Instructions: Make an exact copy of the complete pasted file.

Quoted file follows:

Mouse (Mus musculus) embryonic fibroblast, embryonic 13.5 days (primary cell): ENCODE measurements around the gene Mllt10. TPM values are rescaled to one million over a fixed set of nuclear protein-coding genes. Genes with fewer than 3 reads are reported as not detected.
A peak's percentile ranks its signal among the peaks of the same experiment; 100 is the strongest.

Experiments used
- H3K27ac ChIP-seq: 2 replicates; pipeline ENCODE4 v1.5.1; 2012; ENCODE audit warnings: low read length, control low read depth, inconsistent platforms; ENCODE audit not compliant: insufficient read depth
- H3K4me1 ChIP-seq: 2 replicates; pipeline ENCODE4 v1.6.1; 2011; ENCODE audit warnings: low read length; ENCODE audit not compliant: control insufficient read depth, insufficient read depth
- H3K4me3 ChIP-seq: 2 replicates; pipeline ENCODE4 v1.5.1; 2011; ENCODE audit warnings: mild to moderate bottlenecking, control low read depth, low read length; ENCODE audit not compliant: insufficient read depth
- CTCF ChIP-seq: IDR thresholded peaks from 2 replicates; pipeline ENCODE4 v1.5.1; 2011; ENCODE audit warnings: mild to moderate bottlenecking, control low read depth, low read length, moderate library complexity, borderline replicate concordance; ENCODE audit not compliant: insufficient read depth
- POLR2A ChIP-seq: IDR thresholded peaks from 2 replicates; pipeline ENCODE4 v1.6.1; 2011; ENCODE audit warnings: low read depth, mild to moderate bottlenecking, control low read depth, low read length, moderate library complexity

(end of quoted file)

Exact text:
Mouse (Mus musculus) embryonic fibroblast, embryonic 13.5 days (primary cell): ENCODE measurements around the gene Mllt10. TPM values are rescaled to one million over a fixed set of nuclear protein-coding genes. Genes with fewer than 3 reads are reported as not detected.
A peak's percentile ranks its signal among the peaks of the same experiment; 100 is the strongest.

Experiments used
- H3K27ac ChIP-seq: 2 replicates; pipeline ENCODE4 v1.5.1; 2012; ENCODE audit warnings: low read length, control low read depth, inconsistent platforms; ENCODE audit not compliant: insufficient read depth
- H3K4me1 ChIP-seq: 2 replicates; pipeline ENCODE4 v1.6.1; 2011; ENCODE audit warnings: low read length; ENCODE audit not compliant: control insufficient read depth, insufficient read depth
- H3K4me3 ChIP-seq: 2 replicates; pipeline ENCODE4 v1.5.1; 2011; ENCODE audit warnings: mild to moderate bottlenecking, control low read depth, low read length; ENCODE audit not compliant: insufficient read depth
- CTCF ChIP-seq: IDR thresholded peaks from 2 replicates; pipeline ENCODE4 v1.5.1; 2011; ENCODE audit warnings: mild to moderate bottlenecking, control low read depth, low read length, moderate library complexity, borderline replicate concordance; ENCODE audit not compliant: insufficient read depth
- POLR2A ChIP-seq: IDR thresholded peaks from 2 replicates; pipeline ENCODE4 v1.6.1; 2011; ENCODE audit warnings: low read depth, mild to moderate bottlenecking, control low read depth, low read length, moderate library complexity